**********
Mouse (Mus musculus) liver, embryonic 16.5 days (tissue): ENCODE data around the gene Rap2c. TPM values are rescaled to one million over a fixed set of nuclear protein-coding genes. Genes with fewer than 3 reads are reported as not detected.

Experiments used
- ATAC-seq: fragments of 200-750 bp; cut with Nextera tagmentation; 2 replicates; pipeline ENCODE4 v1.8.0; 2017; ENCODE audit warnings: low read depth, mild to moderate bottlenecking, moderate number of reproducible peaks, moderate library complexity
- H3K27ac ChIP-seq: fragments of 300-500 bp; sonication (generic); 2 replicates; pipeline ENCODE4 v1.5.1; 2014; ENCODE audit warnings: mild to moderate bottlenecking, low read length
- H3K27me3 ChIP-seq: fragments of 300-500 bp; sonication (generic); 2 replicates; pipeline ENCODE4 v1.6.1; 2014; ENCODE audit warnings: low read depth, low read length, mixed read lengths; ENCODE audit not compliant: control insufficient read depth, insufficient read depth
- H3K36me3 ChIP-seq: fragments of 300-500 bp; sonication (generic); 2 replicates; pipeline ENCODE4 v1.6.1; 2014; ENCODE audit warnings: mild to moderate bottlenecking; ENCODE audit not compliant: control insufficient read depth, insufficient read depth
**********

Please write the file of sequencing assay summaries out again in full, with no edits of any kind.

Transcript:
Mouse (Mus musculus) liver, embryonic 16.5 days (tissue): ENCODE data around the gene Rap2c. TPM values are rescaled to one million over a fixed set of nuclear protein-coding genes. Genes with fewer than 3 reads are reported as not detected.

Experiments used
- ATAC-seq: fragments of 200-750 bp; cut with Nextera tagmentation; 2 replicates; pipeline ENCODE4 v1.8.0; 2017; ENCODE audit warnings: low read depth, mild to moderate bottlenecking, moderate number of reproducible peaks, moderate library complexity
- H3K27ac ChIP-seq: fragments of 300-500 bp; sonication (generic); 2 replicates; pipeline ENCODE4 v1.5.1; 2014; ENCODE audit warnings: mild to moderate bottlenecking, low read length
- H3K27me3 ChIP-seq: fragments of 300-500 bp; sonication (generic); 2 replicates; pipeline ENCODE4 v1.6.1; 2014; ENCODE audit warnings: low read depth, low read length, mixed read lengths; ENCODE audit not compliant: control insufficient read depth, insufficient read depth
- H3K36me3 ChIP-seq: fragments of 300-500 bp; sonication (generic); 2 replicates; pipeline ENCODE4 v1.6.1; 2014; ENCODE audit warnings: mild to moderate bottlenecking; ENCODE audit not compliant: control insufficient read depth, insufficient read depth